Democrats will now have even more time to negotiate their big-spending agenda, and it does not appear that McConnell was willing to use the threat of a shutdown to extract any concessions in the process. Some GOP senators had pledged to block any deal if federal funding for vaccine mandates was not barred in it.
Schumer took to the Senate floor today to announce the agreement. The details are sparse, aside from the fact that it includes $7 billion in new spending for Afghan refugees.
.@SenSchumer: "I reached an agreement with Leader McConnell […] on a continuing resolution that will keep the federal government funded through mid-February of next year. This is a good compromise that allows an appropriate amount of time […] to finish negotiations." pic.twitter.com/hF89Kr2wYY
— The Hill (@thehill) December 2, 2021
The big question here is whether this continuing resolution includes a debt ceiling increase like the last one did. That raised the debt ceiling by $480 billion, and McConnell pledged at the time that he would not make such a deal again. The idea was that it would force Democrats to use one of their limited reconciliation shots to keep the government from defaulting. Did McConnell fold here on that point? I can’t say for sure — until we get the final word on what is and isn’t included.
Of note is that if McConnell did end up agreeing to raise the debt ceiling, I will owe you guys an apology. I had previously written an article suggesting he would not do that. If he goes back on his word and doesn’t force Democrats to use reconciliation, that will be a huge betrayal by the Minority Leader and a swing and miss by me.
Still, even if the debt ceiling isn’t raised in this deal (that deadline is December 15th), it is disappointing to see McConnell punt on at least getting something in return for handing Democrats another lifeline. And no, funding for Afghan refugees, most of whom haven’t even been properly vetted, is not a win for Republicans. That was actually something the White House wanted. Mike Lee was one of the senators asking McConnell to demand no funding for vaccine mandates in exchange for any deal.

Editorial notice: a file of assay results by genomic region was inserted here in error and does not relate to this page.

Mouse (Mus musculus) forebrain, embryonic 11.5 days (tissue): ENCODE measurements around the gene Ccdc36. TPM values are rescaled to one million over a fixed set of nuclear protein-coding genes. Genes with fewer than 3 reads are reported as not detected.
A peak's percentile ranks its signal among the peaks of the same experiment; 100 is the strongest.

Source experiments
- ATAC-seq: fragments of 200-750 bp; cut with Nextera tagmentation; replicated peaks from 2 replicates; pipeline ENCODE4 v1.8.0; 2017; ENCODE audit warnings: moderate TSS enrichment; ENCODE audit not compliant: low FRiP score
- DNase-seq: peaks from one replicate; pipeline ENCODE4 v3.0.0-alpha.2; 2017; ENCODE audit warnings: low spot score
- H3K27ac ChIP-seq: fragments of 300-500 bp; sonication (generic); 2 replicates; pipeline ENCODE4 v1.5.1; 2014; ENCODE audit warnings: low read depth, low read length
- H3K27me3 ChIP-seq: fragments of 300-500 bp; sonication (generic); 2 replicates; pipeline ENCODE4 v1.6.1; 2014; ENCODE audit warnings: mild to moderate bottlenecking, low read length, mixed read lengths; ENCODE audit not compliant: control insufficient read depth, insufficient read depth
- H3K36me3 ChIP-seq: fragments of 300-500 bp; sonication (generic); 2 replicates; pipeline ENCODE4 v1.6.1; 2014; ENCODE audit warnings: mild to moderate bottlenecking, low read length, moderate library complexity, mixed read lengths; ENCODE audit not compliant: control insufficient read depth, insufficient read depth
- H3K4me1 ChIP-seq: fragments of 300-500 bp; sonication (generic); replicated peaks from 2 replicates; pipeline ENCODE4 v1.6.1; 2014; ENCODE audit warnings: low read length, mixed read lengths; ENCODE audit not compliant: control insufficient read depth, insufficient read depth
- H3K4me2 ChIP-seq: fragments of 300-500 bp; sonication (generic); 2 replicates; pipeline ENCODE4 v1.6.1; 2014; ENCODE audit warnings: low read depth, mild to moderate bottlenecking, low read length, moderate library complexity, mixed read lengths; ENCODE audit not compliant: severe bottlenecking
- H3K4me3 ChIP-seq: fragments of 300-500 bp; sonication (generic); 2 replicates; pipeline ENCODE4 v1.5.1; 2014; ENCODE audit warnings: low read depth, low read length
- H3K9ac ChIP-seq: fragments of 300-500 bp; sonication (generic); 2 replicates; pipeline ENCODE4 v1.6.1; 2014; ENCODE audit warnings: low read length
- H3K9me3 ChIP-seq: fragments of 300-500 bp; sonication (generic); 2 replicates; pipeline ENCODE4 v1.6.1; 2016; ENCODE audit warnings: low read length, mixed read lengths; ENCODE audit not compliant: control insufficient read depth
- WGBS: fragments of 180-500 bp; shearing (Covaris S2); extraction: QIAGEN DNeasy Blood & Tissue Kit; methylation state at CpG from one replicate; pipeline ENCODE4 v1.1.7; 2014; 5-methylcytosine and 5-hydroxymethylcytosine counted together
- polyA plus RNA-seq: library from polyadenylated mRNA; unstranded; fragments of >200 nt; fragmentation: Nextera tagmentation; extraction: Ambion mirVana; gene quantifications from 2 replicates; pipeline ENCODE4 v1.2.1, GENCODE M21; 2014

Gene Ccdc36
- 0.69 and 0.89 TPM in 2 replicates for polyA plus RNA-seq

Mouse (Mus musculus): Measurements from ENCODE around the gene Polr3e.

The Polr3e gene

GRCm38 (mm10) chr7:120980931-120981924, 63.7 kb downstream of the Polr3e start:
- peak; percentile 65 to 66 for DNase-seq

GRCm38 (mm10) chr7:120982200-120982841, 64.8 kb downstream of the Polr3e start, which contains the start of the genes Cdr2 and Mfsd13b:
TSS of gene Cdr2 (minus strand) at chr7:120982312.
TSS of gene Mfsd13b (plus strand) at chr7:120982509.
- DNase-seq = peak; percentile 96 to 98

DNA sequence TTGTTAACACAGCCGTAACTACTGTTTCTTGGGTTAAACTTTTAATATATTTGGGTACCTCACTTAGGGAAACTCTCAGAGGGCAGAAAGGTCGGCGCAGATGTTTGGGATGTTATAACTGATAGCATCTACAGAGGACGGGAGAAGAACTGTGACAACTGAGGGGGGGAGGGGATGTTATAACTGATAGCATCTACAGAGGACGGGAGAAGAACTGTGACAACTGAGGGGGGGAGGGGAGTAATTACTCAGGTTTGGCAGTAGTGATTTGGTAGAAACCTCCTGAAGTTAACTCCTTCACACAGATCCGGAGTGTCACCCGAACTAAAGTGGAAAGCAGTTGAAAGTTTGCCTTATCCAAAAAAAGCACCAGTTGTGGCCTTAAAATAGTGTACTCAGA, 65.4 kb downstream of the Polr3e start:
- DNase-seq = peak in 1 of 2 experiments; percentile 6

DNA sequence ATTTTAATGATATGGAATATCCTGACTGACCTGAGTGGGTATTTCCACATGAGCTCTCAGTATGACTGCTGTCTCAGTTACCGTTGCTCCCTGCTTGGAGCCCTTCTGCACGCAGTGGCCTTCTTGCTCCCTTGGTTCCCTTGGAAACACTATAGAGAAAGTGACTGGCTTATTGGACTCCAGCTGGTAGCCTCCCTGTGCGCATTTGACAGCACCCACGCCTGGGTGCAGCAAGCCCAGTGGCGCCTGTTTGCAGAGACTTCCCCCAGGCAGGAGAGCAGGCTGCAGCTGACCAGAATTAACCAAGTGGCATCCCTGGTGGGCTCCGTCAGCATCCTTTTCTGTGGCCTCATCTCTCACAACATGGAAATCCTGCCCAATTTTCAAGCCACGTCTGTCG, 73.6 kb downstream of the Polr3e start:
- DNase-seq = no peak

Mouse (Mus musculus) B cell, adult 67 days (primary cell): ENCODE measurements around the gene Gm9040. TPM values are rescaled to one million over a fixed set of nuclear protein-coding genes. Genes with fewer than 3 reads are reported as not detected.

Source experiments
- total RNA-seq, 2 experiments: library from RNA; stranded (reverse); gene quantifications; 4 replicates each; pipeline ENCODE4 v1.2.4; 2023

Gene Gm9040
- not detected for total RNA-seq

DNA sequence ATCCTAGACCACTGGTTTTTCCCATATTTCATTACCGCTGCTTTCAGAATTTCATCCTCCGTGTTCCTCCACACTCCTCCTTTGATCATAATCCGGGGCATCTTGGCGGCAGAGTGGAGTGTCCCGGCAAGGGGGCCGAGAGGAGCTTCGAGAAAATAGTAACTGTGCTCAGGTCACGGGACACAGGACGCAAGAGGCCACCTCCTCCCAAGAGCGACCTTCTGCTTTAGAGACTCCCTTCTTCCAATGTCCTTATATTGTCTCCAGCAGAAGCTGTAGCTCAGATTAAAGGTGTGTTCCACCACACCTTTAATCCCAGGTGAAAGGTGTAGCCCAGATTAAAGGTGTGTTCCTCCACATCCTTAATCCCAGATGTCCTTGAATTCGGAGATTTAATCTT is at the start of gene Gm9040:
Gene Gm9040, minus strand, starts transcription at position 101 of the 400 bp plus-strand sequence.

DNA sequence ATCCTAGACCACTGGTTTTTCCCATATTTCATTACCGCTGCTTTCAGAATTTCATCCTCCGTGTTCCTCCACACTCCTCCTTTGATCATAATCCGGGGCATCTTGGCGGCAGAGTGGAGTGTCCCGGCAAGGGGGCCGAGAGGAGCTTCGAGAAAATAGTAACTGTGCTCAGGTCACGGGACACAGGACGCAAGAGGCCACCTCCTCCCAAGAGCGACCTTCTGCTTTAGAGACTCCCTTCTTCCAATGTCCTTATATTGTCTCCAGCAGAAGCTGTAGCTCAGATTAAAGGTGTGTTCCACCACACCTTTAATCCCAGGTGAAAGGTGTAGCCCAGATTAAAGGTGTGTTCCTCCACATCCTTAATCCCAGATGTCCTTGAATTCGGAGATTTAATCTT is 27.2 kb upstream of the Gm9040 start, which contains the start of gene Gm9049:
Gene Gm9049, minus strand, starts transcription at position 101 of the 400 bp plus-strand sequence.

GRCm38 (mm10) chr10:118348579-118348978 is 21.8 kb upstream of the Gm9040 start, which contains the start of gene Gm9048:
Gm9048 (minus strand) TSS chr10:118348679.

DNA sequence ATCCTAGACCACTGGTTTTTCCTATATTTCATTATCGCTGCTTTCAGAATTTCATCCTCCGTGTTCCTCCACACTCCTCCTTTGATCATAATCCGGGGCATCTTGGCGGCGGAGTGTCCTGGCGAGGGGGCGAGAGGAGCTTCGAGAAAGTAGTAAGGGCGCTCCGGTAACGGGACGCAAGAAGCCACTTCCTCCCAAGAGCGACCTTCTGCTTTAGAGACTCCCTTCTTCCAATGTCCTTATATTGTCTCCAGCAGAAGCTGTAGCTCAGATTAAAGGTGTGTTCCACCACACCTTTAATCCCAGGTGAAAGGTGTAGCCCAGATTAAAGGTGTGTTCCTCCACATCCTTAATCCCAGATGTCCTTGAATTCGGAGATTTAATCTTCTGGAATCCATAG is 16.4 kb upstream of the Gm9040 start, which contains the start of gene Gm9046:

And while I’m sure some people will assure me this is 4-D chess by McConnell, I’m not buying it until I get more evidence that’s the case. If this agreement was made because he wants to keep Joe Manchin in line, that’s still not a good excuse. It was several months ago, but it’s not anymore. At some point, Manchin can’t keep stringing Republicans along and he needs to own whatever decision he makes on the “Build Back Better” bill. Let West Virginia take care of him if he doesn’t do the right thing.
Unfortunately, McConnell has backed himself into a corner by insisting in the past that he will not shut the government. Doing so has left him no leverage, and why even fear a shutdown? When it happens, all we do is go about our lives while people that shouldn’t have government jobs in the first place sit at home for a few weeks. It plays into the hands of the left to pretend a shutdown is a catastrophic event — because it’s clearly not. Remember the last time a shutdown was spun as certain doom for Republicans in 2013? The GOP went on to win the Senate in 2014 and won the entire 2016 election, as well.
In short, stop being scared to play hardball. If you are going to make a deal, get something for your trouble. You have to eventually dare the other side to not blink. Otherwise, what’s the point?